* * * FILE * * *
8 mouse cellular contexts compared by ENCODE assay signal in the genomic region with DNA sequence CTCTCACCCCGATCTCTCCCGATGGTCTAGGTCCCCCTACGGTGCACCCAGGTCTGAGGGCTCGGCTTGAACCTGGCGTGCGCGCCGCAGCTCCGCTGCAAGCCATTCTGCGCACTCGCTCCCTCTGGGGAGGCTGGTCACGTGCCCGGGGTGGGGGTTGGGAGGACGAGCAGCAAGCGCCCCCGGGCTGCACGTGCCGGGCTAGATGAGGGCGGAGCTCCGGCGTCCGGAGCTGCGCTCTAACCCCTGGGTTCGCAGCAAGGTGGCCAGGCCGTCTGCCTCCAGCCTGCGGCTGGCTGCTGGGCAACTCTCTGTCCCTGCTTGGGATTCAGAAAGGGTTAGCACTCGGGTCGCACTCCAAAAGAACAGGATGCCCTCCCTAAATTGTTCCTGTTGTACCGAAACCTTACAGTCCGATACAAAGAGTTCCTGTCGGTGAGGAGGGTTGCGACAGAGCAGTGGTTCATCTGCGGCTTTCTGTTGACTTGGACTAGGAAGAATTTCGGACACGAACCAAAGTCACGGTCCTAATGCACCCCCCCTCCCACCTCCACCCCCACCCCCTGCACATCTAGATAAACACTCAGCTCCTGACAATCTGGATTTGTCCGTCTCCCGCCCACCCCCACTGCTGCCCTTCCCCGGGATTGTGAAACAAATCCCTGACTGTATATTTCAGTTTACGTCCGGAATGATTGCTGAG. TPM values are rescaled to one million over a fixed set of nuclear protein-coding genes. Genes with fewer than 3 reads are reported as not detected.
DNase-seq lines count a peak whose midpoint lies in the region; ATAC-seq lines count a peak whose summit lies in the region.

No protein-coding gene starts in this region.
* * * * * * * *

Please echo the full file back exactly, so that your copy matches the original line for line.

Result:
8 mouse cellular contexts compared by ENCODE assay signal in the genomic region with DNA sequence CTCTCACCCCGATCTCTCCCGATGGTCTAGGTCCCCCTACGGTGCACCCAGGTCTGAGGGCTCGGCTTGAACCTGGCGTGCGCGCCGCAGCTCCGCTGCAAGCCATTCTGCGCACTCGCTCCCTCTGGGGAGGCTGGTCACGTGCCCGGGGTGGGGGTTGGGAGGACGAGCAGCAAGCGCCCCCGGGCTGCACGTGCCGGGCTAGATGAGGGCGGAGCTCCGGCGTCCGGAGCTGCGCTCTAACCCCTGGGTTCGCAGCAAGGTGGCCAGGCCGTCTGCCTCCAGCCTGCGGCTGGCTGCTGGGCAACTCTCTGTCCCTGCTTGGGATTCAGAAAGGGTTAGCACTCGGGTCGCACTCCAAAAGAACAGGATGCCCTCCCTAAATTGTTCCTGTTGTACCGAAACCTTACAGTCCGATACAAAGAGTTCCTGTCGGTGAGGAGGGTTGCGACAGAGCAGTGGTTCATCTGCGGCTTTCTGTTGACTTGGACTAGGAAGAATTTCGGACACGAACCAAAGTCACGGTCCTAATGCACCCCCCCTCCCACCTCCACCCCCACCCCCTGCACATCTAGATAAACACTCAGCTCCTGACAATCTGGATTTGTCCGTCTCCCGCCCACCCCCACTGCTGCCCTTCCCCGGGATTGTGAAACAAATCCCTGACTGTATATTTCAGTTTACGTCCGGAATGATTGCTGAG. TPM values are rescaled to one million over a fixed set of nuclear protein-coding genes. Genes with fewer than 3 reads are reported as not detected.
DNase-seq lines count a peak whose midpoint lies in the region; ATAC-seq lines count a peak whose summit lies in the region.

No protein-coding gene starts in this region.